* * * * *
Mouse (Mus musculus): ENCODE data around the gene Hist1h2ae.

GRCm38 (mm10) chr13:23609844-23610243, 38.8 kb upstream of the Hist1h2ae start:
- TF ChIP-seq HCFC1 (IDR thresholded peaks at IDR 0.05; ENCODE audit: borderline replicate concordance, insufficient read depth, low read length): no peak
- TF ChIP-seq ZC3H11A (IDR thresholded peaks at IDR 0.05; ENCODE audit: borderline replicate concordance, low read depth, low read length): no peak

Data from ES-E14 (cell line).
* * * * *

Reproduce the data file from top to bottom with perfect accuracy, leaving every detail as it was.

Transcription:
Mouse (Mus musculus): ENCODE data around the gene Hist1h2ae.

GRCm38 (mm10) chr13:23609844-23610243, 38.8 kb upstream of the Hist1h2ae start:
- TF ChIP-seq HCFC1 (IDR thresholded peaks at IDR 0.05; ENCODE audit: borderline replicate concordance, insufficient read depth, low read length): no peak
- TF ChIP-seq ZC3H11A (IDR thresholded peaks at IDR 0.05; ENCODE audit: borderline replicate concordance, low read depth, low read length): no peak

Data from ES-E14 (cell line).